Participants were randomly assigned to one of two conditions: temperature condition (N = 104) or neutral condition (N = 103). In the temperature condition, participants viewed the graph of annual global temperature change. In a descriptive paragraph above the graph, participants were informed that the graph showed the annual global temperature change from 1880 to 2013. There was no label for the x-axis or the y-axis. Participants were eyetracked when they were viewing the graph. Eye gaze was tracked using an SMI RED-250 Mobile Eyetracking System (60 Hz). Each participant was seated 50 cm from a computer monitor with a resolution of 1920 pixels × 1080 pixels. After seeing the graph, participants were asked to estimate the average global temperature change from 1880 to 2013. In the neutral condition, participants viewed the exact same graph but without any framing related to global temperature, and the x-axis and the y-axis were exactly same as in the temperature condition. In the descriptive paragraph above the graph, participants were informed that the graph showed some value change from 1880 to 2013. Same as in the temperature condition, participants were eyetracked when they were viewing the graph. After seeing the graph, participants were asked to estimate the average value change from 1880 to 2013. After the estimation task, participants in both conditions provided their demographic information and rated their political orientation on an 11-point scale from −5 (very liberal, left-wing) to 5 (very conservative, right-wing). In our analysis, we divided participants into a liberal group (whose ratings on the political orientation scale were below 0) and a conservative group (whose ratings on the political orientation scale were above 0). In the temperature condition, the mean rating on the political orientation scale was −1.36 (69 liberals and 21 conservatives). In the neutral condition, the mean rating on the political orientation scale was −1.57 (69 liberals and 21 conservatives).

Results and Discussion

Estimation Results

The objective average change in the graph was 0.01, and participants in both conditions over-estimated the average value change (mean estimated change = 0.52 in the temperature condition, mean estimated change = 0.43 in the neutral condition, p < 0.001). Participants in the temperature condition estimated the change as numerically larger than those in the neutral condition [t(205) = 1.49, p = 0.14, d = 0.20].

The goal of this experiment was to examine how people with different political orientations perceive the same global temperature graph. In the temperature condition, we found that more liberalism was weakly correlated with higher estimates of the temperature change [r(102) = −0.19, p = 0.055], suggesting liberals tended to perceive a higher temperature change than conservatives. However in the neutral condition, no correlation was found between political orientation and estimation of temperature change [r(101) = 0.02, p = 0.83]. These results suggest that political orientation is associated with different perceptions of the same evidence when the graph is framed as global temperature, but not when the graph is under a neutral frame (i.e., when the evidence is not motivationally relevant).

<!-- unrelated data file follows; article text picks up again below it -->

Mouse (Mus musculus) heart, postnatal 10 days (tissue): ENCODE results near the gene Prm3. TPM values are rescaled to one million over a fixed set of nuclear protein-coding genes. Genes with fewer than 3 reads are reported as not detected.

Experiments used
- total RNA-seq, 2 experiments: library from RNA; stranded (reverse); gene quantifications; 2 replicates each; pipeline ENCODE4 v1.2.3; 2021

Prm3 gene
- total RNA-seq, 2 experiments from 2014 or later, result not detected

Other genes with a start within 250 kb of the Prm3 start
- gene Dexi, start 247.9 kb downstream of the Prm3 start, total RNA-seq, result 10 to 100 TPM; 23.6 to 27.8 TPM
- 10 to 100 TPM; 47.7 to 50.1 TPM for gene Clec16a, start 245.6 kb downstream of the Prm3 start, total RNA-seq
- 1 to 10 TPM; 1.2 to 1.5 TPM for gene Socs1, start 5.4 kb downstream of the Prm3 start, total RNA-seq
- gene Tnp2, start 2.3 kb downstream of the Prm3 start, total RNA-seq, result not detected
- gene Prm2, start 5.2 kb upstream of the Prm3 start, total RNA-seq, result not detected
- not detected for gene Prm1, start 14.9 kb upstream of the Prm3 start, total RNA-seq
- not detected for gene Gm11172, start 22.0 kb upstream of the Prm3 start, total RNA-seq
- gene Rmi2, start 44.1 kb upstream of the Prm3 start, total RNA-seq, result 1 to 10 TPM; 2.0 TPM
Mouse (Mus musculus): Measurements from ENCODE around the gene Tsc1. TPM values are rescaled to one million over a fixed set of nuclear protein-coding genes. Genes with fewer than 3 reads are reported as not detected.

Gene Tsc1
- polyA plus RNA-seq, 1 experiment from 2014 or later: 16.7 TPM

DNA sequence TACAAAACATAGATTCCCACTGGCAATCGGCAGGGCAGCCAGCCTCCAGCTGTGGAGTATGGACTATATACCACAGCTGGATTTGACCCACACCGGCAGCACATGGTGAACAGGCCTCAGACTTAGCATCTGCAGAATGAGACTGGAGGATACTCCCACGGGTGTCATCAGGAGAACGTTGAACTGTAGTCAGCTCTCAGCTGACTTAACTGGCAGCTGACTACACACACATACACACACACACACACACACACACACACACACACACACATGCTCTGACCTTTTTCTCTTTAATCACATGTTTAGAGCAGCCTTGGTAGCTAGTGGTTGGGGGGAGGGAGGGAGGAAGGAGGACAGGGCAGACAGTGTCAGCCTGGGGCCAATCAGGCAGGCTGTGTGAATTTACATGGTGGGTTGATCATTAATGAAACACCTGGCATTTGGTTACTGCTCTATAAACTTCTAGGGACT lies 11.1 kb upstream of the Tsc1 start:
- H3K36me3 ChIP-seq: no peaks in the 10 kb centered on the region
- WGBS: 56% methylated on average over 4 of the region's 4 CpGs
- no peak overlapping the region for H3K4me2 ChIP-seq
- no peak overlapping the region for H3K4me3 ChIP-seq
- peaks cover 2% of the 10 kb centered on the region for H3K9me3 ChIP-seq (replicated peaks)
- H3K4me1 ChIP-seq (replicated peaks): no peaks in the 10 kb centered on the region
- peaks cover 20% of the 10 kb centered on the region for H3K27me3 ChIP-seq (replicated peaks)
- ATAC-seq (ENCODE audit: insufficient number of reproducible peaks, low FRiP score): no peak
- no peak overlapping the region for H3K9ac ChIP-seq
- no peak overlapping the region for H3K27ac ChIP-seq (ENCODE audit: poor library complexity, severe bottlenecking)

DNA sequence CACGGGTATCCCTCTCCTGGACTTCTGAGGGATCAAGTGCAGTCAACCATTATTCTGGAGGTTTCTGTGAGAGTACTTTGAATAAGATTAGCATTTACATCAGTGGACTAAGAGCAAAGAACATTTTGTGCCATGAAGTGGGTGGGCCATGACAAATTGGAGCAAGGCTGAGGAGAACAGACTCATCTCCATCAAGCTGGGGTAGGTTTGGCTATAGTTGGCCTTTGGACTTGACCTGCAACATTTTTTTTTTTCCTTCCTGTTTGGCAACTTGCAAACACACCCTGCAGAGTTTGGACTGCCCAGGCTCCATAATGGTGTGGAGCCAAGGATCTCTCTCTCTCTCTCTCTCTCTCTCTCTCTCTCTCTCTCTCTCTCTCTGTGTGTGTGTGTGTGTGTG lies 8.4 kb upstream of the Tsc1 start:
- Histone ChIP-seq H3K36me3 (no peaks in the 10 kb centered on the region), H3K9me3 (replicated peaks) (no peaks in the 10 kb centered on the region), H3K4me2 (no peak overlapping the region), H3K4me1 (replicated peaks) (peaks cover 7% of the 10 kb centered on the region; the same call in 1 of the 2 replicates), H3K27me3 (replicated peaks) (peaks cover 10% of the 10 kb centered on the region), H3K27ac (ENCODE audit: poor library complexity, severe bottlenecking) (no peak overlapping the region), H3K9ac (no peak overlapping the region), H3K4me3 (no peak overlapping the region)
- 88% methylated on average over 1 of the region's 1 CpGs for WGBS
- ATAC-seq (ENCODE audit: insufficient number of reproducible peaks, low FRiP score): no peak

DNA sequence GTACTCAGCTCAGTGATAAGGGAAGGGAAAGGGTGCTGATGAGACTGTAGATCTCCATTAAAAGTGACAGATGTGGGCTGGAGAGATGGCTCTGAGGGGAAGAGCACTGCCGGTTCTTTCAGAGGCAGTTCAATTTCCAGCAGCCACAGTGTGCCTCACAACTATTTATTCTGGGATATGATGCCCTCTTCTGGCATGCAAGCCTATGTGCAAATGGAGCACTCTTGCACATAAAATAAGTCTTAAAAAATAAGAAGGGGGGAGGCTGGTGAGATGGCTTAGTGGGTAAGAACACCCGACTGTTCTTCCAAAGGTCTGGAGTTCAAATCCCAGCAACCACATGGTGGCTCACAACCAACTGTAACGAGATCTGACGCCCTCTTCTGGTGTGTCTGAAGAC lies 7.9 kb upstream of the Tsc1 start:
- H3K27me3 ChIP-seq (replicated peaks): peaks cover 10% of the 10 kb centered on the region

Eyetracking Results

The heatmaps of the average dwell time for liberals and conservatives in the temperature condition are shown in Figure 3. The heatmap of the average dwell time for independents (whose ratings on the political orientation scale were 0) in the temperature condition is shown in Section A of Supplementary Materials.

FIGURE 3
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Figure 3. A heatmap showing the average duration of dwell time on the temperature curve for liberals (left, N = 69) and conservatives (right, N = 21) in the temperature condition. Participants whose ratings on the political orientation scale were below 0 were grouped as liberals and whose ratings on the political orientation scale were above 0 were grouped as conservatives. Warmer colors represent higher average duration of dwell time.

From Figure 3, it is evident that both liberals and conservatives looked more at the relatively flat phase of the curve from 1940 to 1980 and the rising phase of the curve from 1990 to 2013. We therefore defined two areas of interest (AOIs) on the curve: the flat phase (1940 to 1980, subtending 5.7° of visual angle in width, 187 pixels, and 1.8° in height, 59 pixels) which we interpret as weaker evidence of climate change, and the rising phase (1990 to 2013, subtending 3.4° of visual angle in width, 112 pixels, and 3.0° in height, 98 pixels) which we interpret as stronger evidence of climate change2. To measure visual attention, we calculated dwell time in each AOI. Since participants spent different amounts of time on the graph, we calculated the proportional gaze dwell time for each participant, which was defined as the dwell time spent in each AOI divided by the total dwell time on the graph.